The modifications in detail …

app / build.gradle 

(from gradle:2.3.3 to gradle:3.4.1)

  1. remove ending semicolons (;), now flagged as unnecessary
  2. rename all compile entries in dependencies { } block to implementation, provided to compileOnly
    (just a few of the many Gradle syntax changes…)
  3. add line:
                flavorDimensions 'vox'
  4. add to each selection in productFlavors blocks the line:
                dimension 'vox'
  5. change
  6. declare following
                def relativeRootDir = output.packageApplication.outputDirectory.toPath(). relativize(rootDir.toPath()).toFile()
    and instead of
                output.outputFile = new File( output.outputFile.parent, output.outputFile.name.replace("app-voxDigits", apkNameVoxDigits()) )
    now use
                output.outputFileName = new File( "$relativeRootDir"+"/"+"app", output.outputFileName.replace("app-voxDigits", apkNameVoxDigits()) )

wavvoxlibrary / build.gradle 

(from gradle:2.3.3 / gradle-experimental:0.9.3
to gradle:3.4.1)

  1. remove ending semicolons (;), now flagged as unnecessary
  2. rename all compile entries in dependencies { } block to implementation, provided to compileOnly
    (just a few of the many Gradle syntax changes…)
  3.  convert gradle-experimental to gradle syntax
    • change
      apply plugin: 'com.android.model.library'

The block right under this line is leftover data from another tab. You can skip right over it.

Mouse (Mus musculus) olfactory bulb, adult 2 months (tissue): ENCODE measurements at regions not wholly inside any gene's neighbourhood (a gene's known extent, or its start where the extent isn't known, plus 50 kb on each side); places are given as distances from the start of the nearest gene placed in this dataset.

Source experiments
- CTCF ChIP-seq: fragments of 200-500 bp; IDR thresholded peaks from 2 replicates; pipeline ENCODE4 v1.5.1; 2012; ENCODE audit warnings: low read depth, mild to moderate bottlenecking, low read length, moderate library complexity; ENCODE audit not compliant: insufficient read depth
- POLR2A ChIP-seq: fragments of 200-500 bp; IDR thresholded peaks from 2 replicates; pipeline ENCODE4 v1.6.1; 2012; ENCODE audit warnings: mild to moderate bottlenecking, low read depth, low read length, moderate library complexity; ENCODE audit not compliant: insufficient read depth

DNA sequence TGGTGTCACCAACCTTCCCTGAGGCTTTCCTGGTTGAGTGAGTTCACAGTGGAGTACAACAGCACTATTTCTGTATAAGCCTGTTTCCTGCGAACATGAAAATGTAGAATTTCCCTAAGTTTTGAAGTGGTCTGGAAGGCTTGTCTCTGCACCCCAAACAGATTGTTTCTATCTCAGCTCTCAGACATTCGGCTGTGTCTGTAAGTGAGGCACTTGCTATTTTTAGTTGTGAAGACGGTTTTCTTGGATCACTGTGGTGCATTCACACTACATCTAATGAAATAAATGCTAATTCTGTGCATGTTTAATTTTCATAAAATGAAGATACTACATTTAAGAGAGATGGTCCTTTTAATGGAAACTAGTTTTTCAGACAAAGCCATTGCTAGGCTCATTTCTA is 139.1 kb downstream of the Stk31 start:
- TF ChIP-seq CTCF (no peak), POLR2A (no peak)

apply plugin: 'com.android.library'  
    • remove outside wrapped  model {  } block
  4. revert all changes marked in red per “Android Studio Project, Experimental Plugin User Guide
  5. rewrite the  ndk { } block without CFlags and platformVersion; remove sources { } or sourceSets { } block
  6. add externalNativeBuild { } blocks to specify external  build systems and their respective make files
    • cmake:  
      src/main/jni/CMakeLists.txt  (build.gradle)
    • ndkBuild:     
      src/main/jni/Android.mk (build.gradle) +  
      src/main/jni/Application.mk (implicitly called)
  7. create said make file(s), also include CPU / ABI model(s) and compiler options as desired

What’s left …

The Build — Signed .. APK is working as hoped with linking of the compiled “.so” library files (here, both for “armeabi-v7aandarm64-v8a”). The app runs in 32-bit environments (say, Nexus 7 with Android 6) as well as in 64-bit environments (say, Xaomi M1 with Android 9).

To create the “.aar” library (I haven’t gotten that to work automagically as with the earlier Android Studio 2 versions, yet), you’ll need to explicitly execute the Gradle task:
wavvoxlibrary / Tasks / build / assemble 

The Android libraries are then available at
and can be used and linked to other apps .

What’s available …

On github you’ll find the following samples.

  • ./wavvoxengine/build.gradle
    • for Android Studio 2.3.3 (before) – using the component model syntax
    • for Android Studio 3.4.1 (after) – set buildKind() to either “cmake” or “ndkBuild”
  • ./wavvoxlibrary/src/main/jni/
    • CMakeLists.txt  — “cmake”
    • Android.mk  +  Application.mk  — “ndkBuild”      
  • This document …